# Non-Uniform Population Density in some European Countries

**R-english – Freakonometrics**, and kindly contributed to R-bloggers]. (You can report issue about the content on this page here)

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A few months ago, I did mention that France was a country with strong inequalities, especially when you look at higher education, and research teams. Paris has almost 50% of the CNRS researchers, while only 3% of the population lives there.

CNRS, “répartition des chercheurs en SHS” http://t.co/39dcJJBwrF, Paris 47.52% IdF 66.85% (pop 3.39% et 18.18% resp) pic.twitter.com/OsEXiFywPf

— Arthur Charpentier (@freakonometrics) 28 septembre 2015

It looks like Paris is the only city, in France. And I wanted to check that, indeed, France is a country with strong inequalities, when we look at population density.

Using data from sedac.ciesin.columbia.edu, it is possible to get population density on a small granularity level,

> rm(list=ls()) > base=read.table( + "/home/charpentier/glp00ag.asc", + skip=6) > X=t(as.matrix(base,ncol=8640)) > X=X[,ncol(X):1]

The scales for latitudes and longitudes can be obtained from the text file,

> #ncols 8640 > #nrows 3432 > #xllcorner -180 > #yllcorner -58 > #cellsize 0.0416666666667

Hence, we have

> library(maps) > world=map(database="world") > vx=seq(-180,180,length=nrow(X)+1) > vx=(vx[2:length(vx)]+vx[1:(length(vx)-1)])/2 > vy=seq(-58,85,length=ncol(X)+1) > vy=(vy[2:length(vy)]+vy[1:(length(vy)-1)])/2

If we plot our density, as in a previous post, on Where People Live,

> I=seq(1,nrow(X),by=10) > J=seq(1,ncol(X),by=10) > image(vx[I],vy[J],log(1+X[I,J]), + col=rev(heat.colors(101))) > lines(world[[1]],world[[2]])

we can see that we have a match, between the big population matrix, and polygons of countries.

Consider France, for instance. We can download the contour polygon with higher precision,

> library(rgdal) > fra=download.file( "http://biogeo.ucdavis.edu/data/gadm2.8/rds/FRA_adm0.rds", + "fr.rds") > Fra=readRDS("fr.rds") > n=length(Fra@polygons[[1]]@Polygons) > L=rep(NA,n) > for(i in 1:n) L[i]=nrow(Fra@polygons[[1]]@Polygons[[i]]@coords) > idx=which.max(L) > polygon_Fr= + Fra@polygons[[1]]@Polygons[[idx]]@coords > min_poly=apply(polygon_Fr,2,min) > max_poly=apply(polygon_Fr,2,max) > idx_i=which((vx>min_poly[1])&(vx<max_poly[1])) > idx_j=which((vy>min_poly[2])&(vy<max_poly[2])) > sub_X=X[idx_i,idx_j] > image(vx[idx_i],vy[idx_j], + log(sub_X+1),col=rev(heat.colors(101)), + xlab="",ylab="") > lines(polygon_Fr)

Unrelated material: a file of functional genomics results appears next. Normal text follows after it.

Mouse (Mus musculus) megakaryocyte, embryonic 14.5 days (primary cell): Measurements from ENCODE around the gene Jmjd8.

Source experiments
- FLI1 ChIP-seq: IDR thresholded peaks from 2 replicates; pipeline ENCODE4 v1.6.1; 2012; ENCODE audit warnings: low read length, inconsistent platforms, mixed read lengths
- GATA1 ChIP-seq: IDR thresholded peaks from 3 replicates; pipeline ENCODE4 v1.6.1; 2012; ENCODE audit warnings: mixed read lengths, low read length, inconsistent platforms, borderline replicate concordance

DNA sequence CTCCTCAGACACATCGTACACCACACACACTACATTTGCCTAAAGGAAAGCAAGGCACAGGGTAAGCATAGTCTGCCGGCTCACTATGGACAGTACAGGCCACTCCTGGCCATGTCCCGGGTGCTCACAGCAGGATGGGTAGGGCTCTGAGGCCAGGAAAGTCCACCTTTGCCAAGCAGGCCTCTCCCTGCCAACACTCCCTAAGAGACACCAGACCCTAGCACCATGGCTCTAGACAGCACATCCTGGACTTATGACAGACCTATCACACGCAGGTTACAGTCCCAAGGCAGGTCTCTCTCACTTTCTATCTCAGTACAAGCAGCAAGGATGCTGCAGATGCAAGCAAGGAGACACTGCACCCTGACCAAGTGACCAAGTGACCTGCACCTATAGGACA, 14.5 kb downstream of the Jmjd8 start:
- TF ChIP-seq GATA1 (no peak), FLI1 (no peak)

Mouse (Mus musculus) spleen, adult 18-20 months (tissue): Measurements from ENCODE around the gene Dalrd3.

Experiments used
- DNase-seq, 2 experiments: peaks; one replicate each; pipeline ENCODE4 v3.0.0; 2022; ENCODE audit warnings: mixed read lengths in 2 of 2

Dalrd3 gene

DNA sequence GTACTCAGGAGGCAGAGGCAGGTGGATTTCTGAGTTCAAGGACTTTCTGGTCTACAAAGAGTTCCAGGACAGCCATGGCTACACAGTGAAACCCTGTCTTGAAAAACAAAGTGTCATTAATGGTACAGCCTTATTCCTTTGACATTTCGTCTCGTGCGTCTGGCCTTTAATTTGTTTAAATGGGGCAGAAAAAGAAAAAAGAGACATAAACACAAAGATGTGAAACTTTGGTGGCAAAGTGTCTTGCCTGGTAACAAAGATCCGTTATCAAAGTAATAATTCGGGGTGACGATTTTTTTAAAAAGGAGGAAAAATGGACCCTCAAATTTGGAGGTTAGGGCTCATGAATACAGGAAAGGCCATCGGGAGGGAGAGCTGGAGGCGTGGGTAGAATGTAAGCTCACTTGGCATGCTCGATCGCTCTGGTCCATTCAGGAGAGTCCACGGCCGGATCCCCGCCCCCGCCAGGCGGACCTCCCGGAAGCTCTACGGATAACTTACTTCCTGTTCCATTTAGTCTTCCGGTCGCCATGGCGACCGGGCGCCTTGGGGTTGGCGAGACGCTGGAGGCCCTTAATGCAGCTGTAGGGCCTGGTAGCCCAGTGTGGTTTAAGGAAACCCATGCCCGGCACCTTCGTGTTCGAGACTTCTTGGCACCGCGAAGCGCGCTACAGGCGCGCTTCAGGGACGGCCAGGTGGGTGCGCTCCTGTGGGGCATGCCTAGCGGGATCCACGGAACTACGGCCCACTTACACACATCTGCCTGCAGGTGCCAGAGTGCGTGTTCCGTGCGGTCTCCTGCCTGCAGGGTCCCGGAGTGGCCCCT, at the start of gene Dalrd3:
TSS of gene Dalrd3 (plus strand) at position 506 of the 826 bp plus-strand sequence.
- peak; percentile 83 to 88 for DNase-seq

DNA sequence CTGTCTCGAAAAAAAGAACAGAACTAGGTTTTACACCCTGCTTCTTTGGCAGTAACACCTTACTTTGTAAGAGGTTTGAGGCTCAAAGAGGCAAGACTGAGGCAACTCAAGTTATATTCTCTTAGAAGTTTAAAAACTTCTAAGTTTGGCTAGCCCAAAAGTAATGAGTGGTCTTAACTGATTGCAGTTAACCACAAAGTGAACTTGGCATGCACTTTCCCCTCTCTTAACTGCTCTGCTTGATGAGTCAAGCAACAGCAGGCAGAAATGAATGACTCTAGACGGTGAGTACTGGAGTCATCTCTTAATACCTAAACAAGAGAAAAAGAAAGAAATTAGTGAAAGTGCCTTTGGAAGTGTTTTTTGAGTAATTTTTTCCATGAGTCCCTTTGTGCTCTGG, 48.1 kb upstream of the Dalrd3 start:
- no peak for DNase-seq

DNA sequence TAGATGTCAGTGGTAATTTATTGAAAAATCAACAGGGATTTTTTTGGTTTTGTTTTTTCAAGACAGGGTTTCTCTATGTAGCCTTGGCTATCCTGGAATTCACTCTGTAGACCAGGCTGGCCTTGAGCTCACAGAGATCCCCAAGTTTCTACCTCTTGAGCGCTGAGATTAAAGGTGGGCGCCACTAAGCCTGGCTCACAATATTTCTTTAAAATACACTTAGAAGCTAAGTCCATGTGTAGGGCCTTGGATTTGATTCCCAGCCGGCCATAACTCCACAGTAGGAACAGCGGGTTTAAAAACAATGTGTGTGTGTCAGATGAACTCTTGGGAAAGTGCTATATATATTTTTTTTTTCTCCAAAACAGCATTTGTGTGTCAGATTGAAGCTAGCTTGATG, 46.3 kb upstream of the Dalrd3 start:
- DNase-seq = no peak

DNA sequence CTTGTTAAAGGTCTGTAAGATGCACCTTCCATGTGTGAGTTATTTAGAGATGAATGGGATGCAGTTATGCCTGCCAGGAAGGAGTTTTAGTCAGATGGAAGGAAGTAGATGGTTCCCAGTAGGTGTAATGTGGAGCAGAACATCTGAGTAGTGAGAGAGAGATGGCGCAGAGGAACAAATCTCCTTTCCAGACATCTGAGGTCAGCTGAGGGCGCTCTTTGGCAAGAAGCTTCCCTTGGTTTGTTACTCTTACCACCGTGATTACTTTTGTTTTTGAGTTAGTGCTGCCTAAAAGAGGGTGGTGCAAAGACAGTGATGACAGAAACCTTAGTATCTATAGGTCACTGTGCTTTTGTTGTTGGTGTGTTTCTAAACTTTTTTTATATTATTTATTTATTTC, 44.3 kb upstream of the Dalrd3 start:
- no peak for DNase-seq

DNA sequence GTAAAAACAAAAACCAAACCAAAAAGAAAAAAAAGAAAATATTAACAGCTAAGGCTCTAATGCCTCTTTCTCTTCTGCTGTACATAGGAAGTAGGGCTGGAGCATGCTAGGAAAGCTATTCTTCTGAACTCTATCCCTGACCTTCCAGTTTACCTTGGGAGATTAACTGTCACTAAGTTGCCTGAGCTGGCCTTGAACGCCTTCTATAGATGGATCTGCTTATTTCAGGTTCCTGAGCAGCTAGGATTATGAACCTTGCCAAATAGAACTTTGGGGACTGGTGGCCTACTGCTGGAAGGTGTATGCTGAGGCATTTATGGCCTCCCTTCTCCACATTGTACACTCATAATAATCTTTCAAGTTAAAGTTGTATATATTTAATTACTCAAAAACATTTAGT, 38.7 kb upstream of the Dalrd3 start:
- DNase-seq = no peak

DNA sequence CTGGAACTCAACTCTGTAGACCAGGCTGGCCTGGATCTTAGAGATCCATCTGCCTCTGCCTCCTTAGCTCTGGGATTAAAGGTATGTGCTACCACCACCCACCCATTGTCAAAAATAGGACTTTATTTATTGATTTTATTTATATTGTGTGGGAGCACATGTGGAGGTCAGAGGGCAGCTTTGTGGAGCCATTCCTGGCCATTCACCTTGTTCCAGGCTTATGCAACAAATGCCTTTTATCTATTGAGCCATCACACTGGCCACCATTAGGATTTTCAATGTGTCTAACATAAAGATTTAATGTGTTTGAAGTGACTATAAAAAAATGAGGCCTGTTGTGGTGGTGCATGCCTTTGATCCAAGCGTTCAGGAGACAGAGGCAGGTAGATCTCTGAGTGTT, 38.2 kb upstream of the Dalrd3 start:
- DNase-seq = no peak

We are now able to extract information about population for France, only (actually, it is only mainland France, islands are not considered here… to avoid complicated computations

> library(sp) > xy=expand.grid(x = vx[idx_i], y = vy[idx_j]) > dim(xy) [1] 65730 2

Here, we have 65,730 small squares, in France.

> pip=point.in.polygon(xy[,1],xy[,2], + polygon_Fr[,1],polygon_Fr[,2])>0 > dim(pip)=dim(sub_X) > Fr=sub_X[pip] > sum(Fr) [1] 58105272

Observe that the total population within the French polygon is close to 60 million people, which is consistent with actual figures. Now, if we look more carefully at repartition over the French territory

> library(ineq) > Gini(Fr) [1] 0.7296936

Gini coefficient is rather high (over 70%), but it is also possible to visualize Lorenz curve,

> plot(Lc(Fr))

Observe that in 5% of the territory, we can find almost 54% of the population

> 1-min(LcF$L[LcF$p>.95]) [1] 0.5462632

In order to compare with other countries, consider the

> LC=function(rds="fr.rds"){ + Fra=readRDS(rds) + n=length(Fra@polygons[[1]]@Polygons) + L=rep(NA,n) + for(i in 1:n) L[i]=nrow(Fra@polygons[[1]]@Polygons[[i]]@coords) + idx=which.max(L) + polygon_Fr= + Fra@polygons[[1]]@Polygons[[idx]]@coords + min_poly=apply(polygon_Fr,2,min) + max_poly=apply(polygon_Fr,2,max) + idx_i=which((vx>min_poly[1])&(vx<max_poly[1])) + idx_j=which((vy>min_poly[2])&(vy<max_poly[2])) + sub_X=X[idx_i,idx_j] + xy=expand.grid(x = vx[idx_i], y = vy[idx_j]) + dim(xy) + pip=point.in.polygon(xy[,1],xy[,2], + polygon_Fr[,1],polygon_Fr[,2])>0 + dim(pip)=dim(sub_X) + Fr=sub_X[pip] + return(list(gini=Gini(Fr),LC=Lc(Fr)) + } > FRA=LC()

For instance, consider Germany, or Italy

> deu=download.file( "http://biogeo.ucdavis.edu/data/gadm2.8/rds/DEU_adm0.rds","deu.rds") > DEU=LC("deu.rds") > ita=download.file( "http://biogeo.ucdavis.edu/data/gadm2.8/rds/ITA_adm0.rds","ita.rds") > ITA=LC("ita.rds")

It is possible to plot Lorenz curve, together,

> plot(FRA$LC,col="blue") > lines(DEU$LC,col="black") > lines(ITA$LC,col="red")

Observe that France is clearly below the other ones. Compared with Germany, there is a significant difference

> FRA$gini [1] 0.7296936 > DEU$gini [1] 0.5088853

More precisely, if 54% of French people live in 5% of the territory, only 40% of Italians, and 32% of the Germans,

> 1-min(FRA$LC$L[FRA$LC$p>.95]) [1] 0.5462632 > 1-min(ITA$LC$L[ITA$LC$p>.95]) [1] 0.3933227 > 1-min(DEU$LC$L[DEU$LC$p>.95]) [1] 0.3261124

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